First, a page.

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by Vault Education Editors | April 19, 2010


Bruce Wayne never went on an interview in his life. An international playboy and the inheritor of a family business worth obscene amounts of money, Wayne didn't even have to graduate from Princeton; he was already a made man. But imagine what might have happened had Bruce Wayne started off today. The stock market crash would have reduced Wayne Enterprises to a ghost of its former glory, and Bruce's only hope for maintaining his expensive brand of superhero do-goodery would have been to apply for an actual, real-life job. And in that case, he might have wanted to use an interview portfolio.

BatmanMany career advisors would suggest an interview portfolio for older (read: more experienced) candidates, yet there is no reason why new job-seekers couldn't also benefit from having one. The premise is relatively simple: assemble any and all materials that would be useful for a potential boss, then bring those materials along to the interview. Having an interview portfolio will set you apart from other applicants, spark conversation if there is a lull, and generally make you seem like a prepared and outstanding individual.

The contents of your interview portfolio are entirely up to you, and simply serve to highlight why you would be a good employee. Below is a brief set of guidelines--by no means hard and fast rules. For instance, because Batman's interview portfolio would have had its high points--evidence of heroism and feats of strength – and its low points; a half-complete undergraduate transcript and a resume devoid of any internship experience--he might have amended the list below to showcase his strengths. An interview portfolio should also not remain exactly the same for every job; rather, add and subtract materials to best suit the position to which you are applying.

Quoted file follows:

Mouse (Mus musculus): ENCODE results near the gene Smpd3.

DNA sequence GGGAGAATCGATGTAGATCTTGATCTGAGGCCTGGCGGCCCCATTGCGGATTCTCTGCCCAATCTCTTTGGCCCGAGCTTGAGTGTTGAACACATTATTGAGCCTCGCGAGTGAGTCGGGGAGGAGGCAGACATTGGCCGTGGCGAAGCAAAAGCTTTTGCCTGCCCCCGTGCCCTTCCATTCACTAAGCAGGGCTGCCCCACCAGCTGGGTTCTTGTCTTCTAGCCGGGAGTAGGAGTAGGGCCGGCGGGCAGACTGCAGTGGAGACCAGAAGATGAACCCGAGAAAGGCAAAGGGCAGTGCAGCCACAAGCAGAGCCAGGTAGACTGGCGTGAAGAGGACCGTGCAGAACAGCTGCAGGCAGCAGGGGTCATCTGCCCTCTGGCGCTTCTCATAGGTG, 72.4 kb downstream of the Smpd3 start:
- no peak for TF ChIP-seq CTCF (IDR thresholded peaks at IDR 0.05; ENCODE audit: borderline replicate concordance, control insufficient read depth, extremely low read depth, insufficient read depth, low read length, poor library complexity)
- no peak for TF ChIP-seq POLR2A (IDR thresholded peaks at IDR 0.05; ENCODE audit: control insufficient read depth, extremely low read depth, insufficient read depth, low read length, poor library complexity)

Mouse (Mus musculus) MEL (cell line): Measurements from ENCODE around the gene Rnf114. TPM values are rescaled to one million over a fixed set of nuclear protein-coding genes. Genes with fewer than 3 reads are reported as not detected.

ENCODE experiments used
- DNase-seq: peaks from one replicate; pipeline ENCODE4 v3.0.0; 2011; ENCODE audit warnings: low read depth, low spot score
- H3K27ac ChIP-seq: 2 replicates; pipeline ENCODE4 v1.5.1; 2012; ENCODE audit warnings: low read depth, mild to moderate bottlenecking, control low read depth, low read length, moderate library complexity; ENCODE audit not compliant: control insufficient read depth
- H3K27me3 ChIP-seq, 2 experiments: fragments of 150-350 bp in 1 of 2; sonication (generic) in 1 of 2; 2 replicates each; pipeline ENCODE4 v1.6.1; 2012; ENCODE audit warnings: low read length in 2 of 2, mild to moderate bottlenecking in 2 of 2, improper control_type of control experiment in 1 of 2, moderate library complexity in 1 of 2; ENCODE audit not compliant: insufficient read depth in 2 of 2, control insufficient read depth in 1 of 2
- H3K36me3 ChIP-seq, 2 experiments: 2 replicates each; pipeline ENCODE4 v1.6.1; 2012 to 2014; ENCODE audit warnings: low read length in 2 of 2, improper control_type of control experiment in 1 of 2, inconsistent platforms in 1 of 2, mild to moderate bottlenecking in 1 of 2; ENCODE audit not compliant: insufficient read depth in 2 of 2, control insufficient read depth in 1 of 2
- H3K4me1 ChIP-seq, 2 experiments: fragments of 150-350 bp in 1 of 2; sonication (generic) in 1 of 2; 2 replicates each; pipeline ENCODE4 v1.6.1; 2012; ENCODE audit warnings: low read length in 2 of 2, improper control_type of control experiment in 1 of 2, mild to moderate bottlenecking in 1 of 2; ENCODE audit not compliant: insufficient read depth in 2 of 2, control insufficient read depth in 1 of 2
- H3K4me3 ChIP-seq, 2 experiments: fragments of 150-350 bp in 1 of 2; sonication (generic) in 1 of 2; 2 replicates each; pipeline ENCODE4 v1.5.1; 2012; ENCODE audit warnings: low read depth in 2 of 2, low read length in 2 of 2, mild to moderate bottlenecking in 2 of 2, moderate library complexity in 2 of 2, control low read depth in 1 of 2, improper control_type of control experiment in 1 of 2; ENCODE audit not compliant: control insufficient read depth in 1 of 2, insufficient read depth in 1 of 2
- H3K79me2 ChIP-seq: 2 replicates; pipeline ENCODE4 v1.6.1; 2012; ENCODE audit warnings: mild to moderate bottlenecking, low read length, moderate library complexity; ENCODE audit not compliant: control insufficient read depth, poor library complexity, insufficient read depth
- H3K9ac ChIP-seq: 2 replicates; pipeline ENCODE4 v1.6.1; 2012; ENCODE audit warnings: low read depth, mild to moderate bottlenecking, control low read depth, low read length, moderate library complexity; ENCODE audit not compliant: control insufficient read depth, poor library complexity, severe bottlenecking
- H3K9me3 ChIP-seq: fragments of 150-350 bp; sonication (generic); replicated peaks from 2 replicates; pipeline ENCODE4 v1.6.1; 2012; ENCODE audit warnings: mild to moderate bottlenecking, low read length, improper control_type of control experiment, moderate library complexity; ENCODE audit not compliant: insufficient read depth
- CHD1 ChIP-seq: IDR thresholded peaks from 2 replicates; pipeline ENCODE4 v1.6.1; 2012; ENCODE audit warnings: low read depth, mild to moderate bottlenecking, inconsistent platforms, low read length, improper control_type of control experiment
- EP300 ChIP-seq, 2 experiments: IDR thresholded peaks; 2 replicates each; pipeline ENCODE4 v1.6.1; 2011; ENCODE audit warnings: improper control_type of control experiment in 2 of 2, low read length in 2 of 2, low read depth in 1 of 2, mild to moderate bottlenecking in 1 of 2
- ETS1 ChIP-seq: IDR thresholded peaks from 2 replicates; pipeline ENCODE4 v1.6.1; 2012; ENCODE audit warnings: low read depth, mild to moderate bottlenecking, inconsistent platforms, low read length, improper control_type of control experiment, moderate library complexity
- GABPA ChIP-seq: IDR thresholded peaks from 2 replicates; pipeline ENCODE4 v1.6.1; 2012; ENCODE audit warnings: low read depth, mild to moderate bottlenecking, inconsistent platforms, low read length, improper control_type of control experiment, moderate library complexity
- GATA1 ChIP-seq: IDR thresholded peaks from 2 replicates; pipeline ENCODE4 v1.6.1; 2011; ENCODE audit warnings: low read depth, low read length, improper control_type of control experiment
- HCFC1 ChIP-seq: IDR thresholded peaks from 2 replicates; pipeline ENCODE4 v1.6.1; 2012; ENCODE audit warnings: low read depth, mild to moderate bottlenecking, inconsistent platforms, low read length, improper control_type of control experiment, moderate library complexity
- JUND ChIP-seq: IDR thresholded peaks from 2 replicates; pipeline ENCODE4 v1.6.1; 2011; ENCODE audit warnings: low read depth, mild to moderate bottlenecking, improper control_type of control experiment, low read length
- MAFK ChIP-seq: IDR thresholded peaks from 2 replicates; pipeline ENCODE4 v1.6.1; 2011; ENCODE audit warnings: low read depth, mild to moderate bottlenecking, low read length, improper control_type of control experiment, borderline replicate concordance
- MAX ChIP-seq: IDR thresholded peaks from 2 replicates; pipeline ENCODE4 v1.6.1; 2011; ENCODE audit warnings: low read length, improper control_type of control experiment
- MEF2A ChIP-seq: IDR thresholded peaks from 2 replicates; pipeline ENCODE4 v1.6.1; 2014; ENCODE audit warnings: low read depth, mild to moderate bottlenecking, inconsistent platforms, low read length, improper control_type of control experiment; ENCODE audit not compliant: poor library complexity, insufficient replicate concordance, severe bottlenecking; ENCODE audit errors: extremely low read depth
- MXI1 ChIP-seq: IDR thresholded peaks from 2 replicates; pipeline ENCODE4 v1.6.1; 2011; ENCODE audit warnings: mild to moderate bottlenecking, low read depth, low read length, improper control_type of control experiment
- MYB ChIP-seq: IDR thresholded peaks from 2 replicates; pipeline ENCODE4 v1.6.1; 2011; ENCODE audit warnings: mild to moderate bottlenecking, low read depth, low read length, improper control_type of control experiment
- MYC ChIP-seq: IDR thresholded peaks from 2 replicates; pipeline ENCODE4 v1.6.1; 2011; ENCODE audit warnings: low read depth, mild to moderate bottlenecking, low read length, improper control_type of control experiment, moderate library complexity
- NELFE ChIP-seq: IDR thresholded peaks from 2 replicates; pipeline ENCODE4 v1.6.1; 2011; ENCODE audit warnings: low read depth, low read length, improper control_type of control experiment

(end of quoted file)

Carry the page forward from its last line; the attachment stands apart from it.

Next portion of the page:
An Interview Portfolio for New Job Seekers

  • Your resume: Obvious, right?

  • A transcript: Companies hiring recent graduates will be especially keen to see your grades and verify that you're up to snuff.

  • Letters of recommendation: If you've been employed in any way (including internships or part-time work), it's always good to solicit a written recommendation. A professor with whom you’ve worked closely can also be an excellent source. Interviewers will want to see verification of the accomplishments you claimed on your resume, along with information about how a potential hire interacts with his or her superiors.

  • Samples of your work: This category can include anything from that paper you wrote for your Shakespeare class, screen shots of a website you designed, or a brief your boss asked you to write up a few summers ago. The point here is to show off what you can do when it comes down to actually producing something.

  • Evidence of awards or certifications: If you're certified as an Emergency Medical Responder or recently received a grant to fly to China and study Maoist-era architecture, you may want your portfolio to reflect that.

  • The choose-your-own-adventure category: The contents of an interview portfolio will also vary depending on the industry in which you are applying. For instance, a hopeful teacher with tutoring experience might want to include a sample of his or her student's work or a parent testimonial. Batman might have added a video of him outsmarting the Penguin. In short, be creative.

Finally, there are a couple of ways of showing off your interview portfolio. You can either wait until an appropriate question is asked and then open to the relevant page with a cool panache that would awe any potential employer, or you can mention it up front to show how fantastically prepared you are. Many job-seekers will even mention it when they are setting up the interview, in case the interviewer would like to review it beforehand. Writing a short caption for each document is a good idea if you choose the latter, so that your portfolio can stand alone and make the points you want it to make.

In sum, an interview portfolio is an easy way to show yourself off as the excellent applicant that you are. It would be nice to inherit a multi-billion-dollar corporation and build your very own cave instead, but life isn't always perfect.

--Posted by Madison Priest


Filed Under: Education|Grad School

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